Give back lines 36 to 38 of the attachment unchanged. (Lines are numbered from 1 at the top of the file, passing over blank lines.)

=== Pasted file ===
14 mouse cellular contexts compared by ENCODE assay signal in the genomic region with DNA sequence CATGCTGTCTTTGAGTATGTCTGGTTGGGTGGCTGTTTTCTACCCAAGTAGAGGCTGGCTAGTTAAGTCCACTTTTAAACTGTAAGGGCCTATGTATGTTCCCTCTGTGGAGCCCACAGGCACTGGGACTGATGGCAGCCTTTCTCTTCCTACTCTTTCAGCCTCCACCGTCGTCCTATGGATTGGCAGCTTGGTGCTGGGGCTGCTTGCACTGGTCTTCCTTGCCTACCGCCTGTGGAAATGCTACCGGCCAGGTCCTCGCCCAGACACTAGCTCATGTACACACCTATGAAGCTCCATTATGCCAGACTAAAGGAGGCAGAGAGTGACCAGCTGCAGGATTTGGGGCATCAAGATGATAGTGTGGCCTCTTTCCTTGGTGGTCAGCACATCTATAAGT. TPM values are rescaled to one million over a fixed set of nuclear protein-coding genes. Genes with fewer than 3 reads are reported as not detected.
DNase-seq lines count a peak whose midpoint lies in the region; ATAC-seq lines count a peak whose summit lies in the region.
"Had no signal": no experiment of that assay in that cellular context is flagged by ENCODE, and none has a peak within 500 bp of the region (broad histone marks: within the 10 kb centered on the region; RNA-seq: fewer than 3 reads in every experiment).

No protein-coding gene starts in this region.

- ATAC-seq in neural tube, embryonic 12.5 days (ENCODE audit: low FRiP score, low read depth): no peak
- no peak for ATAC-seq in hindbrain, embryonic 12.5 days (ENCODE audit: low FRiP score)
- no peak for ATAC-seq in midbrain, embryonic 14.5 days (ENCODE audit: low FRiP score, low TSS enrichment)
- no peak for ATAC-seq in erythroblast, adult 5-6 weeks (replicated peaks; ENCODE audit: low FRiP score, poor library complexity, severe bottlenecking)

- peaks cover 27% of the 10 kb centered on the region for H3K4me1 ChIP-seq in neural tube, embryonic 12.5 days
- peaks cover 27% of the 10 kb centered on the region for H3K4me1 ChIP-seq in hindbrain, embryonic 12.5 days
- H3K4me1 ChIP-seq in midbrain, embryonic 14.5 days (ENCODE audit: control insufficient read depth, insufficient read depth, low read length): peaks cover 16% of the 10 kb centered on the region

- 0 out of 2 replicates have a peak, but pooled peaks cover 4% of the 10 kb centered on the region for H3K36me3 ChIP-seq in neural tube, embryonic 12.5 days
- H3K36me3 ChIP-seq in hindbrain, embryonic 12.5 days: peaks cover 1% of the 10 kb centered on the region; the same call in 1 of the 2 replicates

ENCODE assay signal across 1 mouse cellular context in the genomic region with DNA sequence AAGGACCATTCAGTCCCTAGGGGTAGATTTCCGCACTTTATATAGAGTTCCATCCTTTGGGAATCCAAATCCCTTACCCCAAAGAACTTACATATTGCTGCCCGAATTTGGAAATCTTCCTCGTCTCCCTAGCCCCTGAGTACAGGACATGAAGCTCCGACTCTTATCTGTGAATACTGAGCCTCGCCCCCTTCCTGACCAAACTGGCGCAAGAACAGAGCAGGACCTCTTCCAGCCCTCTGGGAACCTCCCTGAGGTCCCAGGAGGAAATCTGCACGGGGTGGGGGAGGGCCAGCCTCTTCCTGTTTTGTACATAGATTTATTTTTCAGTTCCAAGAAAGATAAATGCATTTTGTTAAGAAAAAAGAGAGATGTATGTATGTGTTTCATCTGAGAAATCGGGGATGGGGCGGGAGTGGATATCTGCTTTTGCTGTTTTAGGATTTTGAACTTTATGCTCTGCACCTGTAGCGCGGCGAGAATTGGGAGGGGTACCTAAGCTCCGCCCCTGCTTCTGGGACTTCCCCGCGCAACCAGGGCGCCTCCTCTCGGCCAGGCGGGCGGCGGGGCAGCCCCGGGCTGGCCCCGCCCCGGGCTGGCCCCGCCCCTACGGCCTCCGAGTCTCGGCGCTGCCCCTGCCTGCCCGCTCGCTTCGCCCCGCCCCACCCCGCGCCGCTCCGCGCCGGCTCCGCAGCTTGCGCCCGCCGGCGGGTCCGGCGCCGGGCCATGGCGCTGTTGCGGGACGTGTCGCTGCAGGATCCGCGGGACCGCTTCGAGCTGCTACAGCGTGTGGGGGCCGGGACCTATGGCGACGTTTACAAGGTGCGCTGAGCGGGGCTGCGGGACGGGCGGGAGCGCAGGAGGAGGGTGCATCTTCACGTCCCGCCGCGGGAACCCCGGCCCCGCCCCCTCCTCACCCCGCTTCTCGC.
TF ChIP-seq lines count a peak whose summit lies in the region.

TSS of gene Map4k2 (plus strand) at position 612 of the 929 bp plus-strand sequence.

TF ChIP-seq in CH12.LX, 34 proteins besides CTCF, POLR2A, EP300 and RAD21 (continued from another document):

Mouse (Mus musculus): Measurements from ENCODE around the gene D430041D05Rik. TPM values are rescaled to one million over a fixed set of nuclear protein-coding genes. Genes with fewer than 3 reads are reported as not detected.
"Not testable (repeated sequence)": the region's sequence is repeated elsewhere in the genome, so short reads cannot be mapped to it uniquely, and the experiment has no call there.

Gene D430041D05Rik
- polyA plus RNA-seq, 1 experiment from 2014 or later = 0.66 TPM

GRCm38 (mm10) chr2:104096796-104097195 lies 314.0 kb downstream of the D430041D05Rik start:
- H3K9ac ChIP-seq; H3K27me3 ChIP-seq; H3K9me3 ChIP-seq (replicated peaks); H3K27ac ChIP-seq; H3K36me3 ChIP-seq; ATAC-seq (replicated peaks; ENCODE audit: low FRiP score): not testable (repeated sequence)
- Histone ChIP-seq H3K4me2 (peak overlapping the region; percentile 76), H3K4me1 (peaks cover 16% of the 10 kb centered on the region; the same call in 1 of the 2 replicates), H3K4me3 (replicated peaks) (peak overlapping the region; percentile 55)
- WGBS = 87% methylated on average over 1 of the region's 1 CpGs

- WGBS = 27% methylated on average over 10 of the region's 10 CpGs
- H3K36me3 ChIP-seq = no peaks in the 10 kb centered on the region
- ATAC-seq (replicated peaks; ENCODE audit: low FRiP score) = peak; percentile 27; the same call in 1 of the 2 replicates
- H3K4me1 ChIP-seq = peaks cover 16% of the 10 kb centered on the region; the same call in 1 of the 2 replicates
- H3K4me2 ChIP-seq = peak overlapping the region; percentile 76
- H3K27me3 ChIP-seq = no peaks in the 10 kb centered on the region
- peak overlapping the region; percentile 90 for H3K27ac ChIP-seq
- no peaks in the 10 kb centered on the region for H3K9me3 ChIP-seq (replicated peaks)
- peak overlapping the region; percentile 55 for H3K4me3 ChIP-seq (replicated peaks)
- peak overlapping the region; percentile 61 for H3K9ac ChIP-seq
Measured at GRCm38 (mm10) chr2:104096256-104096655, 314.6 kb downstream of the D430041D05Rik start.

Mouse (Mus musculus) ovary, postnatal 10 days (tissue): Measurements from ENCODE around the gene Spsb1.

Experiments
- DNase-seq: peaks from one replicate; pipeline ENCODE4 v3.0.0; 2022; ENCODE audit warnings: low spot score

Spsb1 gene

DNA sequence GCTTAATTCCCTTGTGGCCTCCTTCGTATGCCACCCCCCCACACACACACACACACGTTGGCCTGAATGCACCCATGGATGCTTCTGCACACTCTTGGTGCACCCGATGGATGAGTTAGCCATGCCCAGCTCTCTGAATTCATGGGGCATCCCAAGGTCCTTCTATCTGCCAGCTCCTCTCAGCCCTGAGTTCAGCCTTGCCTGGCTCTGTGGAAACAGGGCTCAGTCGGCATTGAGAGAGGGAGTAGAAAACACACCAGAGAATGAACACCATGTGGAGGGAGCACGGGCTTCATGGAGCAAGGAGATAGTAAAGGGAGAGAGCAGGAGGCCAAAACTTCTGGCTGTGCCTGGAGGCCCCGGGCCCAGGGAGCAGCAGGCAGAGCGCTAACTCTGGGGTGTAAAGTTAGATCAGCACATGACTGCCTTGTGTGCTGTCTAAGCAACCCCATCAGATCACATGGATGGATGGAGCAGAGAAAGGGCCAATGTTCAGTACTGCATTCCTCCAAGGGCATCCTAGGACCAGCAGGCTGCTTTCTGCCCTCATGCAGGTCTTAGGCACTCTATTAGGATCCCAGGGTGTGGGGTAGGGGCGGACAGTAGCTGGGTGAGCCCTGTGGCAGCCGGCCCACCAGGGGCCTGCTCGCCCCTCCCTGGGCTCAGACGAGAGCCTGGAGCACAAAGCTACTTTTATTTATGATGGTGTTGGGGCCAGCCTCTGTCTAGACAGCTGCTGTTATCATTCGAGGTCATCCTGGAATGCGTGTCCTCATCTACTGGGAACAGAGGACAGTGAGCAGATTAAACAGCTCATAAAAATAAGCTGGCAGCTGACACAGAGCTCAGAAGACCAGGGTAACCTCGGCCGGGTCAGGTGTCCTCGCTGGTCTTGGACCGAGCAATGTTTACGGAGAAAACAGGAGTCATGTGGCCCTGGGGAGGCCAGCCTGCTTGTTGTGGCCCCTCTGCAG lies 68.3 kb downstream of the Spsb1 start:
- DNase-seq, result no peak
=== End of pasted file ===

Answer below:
Measured at GRCm38 (mm10) chr2:104096256-104096655, 314.6 kb downstream of the D430041D05Rik start.

Mouse (Mus musculus) ovary, postnatal 10 days (tissue): Measurements from ENCODE around the gene Spsb1.

Experiments